|Name||Terrington St John Primary School|
|Ofsted Inspection Rating||Good|
|Inspection Date||03 May 2017|
|Address||School Road, Terrington St John, Wisbech, Cambridgeshire, PE14 7SG|
|Religious Character||Does not apply|
|Number of Pupils||62 (46% boys 54% girls)|
|Number of Pupils per Teacher||15.7|
|Percentage Free School Meals||9.7%|
|Percentage English is Not First Language||3.2%|
|Pupils with SEN Support||16.1%|
|Catchment Area Information Available||Yes, our catchment area data is FREE|
|Last Distance Offered Information Available||No|
Information about this school
This school is much smaller than average. As a consequence, the size of some year groups is very small. The school is part of the Windmill Primary Federation which includes Tilney St Lawrence Primary School, Walpole Highway Primary School and West Walton Primary School. The executive headteacher leads all schools within the federation and there is one governing body. The school has experienced several changes in staffing since the previous inspection and two teachers took up their posts in the current academic year. Most pupils are White British and the proportion that speak English as an additional language is well below average. The proportion of disadvantaged pupils eligible for the pupil premium is below average. The proportion of pupils who have special educational needs and/or disabilities is below average and currently there are no pupils who have a statement of special educational needs or an education, health and care plan. The school meets requirements on the publication of specified information on its website.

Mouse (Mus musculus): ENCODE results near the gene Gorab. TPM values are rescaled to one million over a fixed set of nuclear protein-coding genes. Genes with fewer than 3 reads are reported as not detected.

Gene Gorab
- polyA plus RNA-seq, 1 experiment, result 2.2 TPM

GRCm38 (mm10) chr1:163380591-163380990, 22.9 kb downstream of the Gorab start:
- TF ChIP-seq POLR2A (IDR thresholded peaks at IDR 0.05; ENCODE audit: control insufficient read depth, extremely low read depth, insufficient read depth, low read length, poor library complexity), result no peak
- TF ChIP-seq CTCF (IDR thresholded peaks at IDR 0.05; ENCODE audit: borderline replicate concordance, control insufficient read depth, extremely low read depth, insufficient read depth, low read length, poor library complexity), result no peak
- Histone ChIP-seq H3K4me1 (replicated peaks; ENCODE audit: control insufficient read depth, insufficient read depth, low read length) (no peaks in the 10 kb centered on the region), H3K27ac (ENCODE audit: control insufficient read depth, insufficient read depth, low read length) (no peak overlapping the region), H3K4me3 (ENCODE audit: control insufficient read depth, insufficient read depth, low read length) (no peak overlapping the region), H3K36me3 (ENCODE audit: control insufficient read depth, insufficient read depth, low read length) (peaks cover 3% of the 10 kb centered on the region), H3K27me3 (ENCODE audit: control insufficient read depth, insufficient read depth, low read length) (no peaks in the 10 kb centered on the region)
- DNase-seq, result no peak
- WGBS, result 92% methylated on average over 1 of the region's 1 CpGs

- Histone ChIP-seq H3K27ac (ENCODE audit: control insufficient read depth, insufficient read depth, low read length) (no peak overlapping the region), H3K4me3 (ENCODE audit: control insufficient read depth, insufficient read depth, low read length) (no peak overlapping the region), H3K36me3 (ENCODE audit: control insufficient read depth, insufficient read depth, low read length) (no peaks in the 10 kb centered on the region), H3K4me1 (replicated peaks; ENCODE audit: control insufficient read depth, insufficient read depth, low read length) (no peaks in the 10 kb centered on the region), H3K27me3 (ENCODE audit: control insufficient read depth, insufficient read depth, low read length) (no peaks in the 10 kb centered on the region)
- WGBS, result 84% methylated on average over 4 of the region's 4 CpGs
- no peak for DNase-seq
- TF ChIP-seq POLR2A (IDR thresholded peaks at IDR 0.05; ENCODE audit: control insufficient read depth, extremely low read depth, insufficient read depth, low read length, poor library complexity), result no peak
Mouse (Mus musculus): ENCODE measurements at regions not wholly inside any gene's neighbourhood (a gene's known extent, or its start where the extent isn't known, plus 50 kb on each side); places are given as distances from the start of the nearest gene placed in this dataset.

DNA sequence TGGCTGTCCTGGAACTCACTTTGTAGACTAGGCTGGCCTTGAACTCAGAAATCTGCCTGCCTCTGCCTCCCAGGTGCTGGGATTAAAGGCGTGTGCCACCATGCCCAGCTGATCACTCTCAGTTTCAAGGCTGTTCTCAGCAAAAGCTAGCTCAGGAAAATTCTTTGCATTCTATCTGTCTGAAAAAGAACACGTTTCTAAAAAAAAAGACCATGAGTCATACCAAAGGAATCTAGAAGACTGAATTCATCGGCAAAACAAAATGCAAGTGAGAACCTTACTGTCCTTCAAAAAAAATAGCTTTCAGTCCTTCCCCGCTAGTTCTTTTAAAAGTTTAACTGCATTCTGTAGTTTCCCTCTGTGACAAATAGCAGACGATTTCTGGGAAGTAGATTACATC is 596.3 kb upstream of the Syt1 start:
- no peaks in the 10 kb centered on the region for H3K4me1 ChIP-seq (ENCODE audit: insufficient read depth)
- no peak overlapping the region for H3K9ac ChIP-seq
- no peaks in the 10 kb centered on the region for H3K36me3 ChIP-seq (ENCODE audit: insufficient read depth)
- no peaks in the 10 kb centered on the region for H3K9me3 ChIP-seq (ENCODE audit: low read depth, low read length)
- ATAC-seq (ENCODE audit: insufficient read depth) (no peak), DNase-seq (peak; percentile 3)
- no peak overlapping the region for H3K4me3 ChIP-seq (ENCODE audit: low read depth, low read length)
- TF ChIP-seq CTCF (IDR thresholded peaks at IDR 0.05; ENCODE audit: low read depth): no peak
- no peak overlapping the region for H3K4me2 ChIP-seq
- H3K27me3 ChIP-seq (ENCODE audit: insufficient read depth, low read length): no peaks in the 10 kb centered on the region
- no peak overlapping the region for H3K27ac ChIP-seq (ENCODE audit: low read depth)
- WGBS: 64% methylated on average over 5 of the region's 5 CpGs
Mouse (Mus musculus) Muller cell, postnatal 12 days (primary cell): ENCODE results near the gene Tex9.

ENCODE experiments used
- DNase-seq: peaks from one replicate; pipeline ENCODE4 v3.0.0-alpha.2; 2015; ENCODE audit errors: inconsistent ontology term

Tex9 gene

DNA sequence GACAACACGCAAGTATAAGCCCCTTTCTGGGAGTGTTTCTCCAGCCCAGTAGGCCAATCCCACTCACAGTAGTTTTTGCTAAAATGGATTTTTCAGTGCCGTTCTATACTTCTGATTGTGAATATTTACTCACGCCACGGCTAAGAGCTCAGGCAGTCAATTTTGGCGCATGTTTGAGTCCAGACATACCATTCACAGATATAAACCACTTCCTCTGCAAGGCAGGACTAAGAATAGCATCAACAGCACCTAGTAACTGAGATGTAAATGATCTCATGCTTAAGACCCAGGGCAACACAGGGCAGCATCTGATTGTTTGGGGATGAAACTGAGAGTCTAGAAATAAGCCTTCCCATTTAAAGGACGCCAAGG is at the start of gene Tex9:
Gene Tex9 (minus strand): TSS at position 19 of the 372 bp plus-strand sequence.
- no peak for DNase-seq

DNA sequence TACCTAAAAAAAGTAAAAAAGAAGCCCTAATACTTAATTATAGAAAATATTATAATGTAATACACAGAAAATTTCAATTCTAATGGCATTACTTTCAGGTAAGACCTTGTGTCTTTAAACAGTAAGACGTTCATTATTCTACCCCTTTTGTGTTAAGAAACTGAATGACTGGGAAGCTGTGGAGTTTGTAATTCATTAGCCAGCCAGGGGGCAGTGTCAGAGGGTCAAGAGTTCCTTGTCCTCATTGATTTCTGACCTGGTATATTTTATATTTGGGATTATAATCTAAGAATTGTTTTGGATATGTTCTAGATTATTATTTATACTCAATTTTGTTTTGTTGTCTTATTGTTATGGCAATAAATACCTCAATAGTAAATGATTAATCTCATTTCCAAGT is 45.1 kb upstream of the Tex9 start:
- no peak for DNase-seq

Summary of key findings for parents and pupils
This is a good school Leaders have acted decisively to secure the improvements identified at the last inspection. Teaching has secured good achievement for pupils across all year groups, particularly in writing and mathematics. Pupils’ progress in science and a wide range of subjects is also good. Teachers’ subject knowledge is effective. They use it to plan challenging and interesting activities which help pupils of different ages and abilities learn well, including the most able. Provision in the early years is good and children are well prepared for key stage 1. As a result of effective care, leadership and teaching, children make good progress. Arrangements for supporting disadvantaged pupils are effective and they make good progress in most subjects. Pupils’ behaviour and attitudes towards learning are outstanding. They value learning and strive to succeed in all activities. Pupils’ personal development is outstanding. They live by the school’s ‘family’ values and show great kindness, respect and consideration to each other and their teachers. Pupils who join the school at times other than at the start of each year achieve well. Pupils’ spiritual, moral, social and cultural development is a strength. Their experience as elected school councillors and voters makes them highly committed to British democracy, freedom and the rule of law. All leaders including those responsible for subjects have an accurate view of the school’s strengths and areas for development. Governors are well informed and hold leaders to account for their work. Teachers sometimes fail to check that pupils use their knowledge of spelling, punctuation and grammar. Consequently, some younger pupils repeat errors. When introducing the most demanding work in science, teachers sometimes fail to check that pupils understand the steps involved and this slows down their learning. In geography and history, pupils’ written skills are not as developed as they are in English and other subjects such as science and religious education.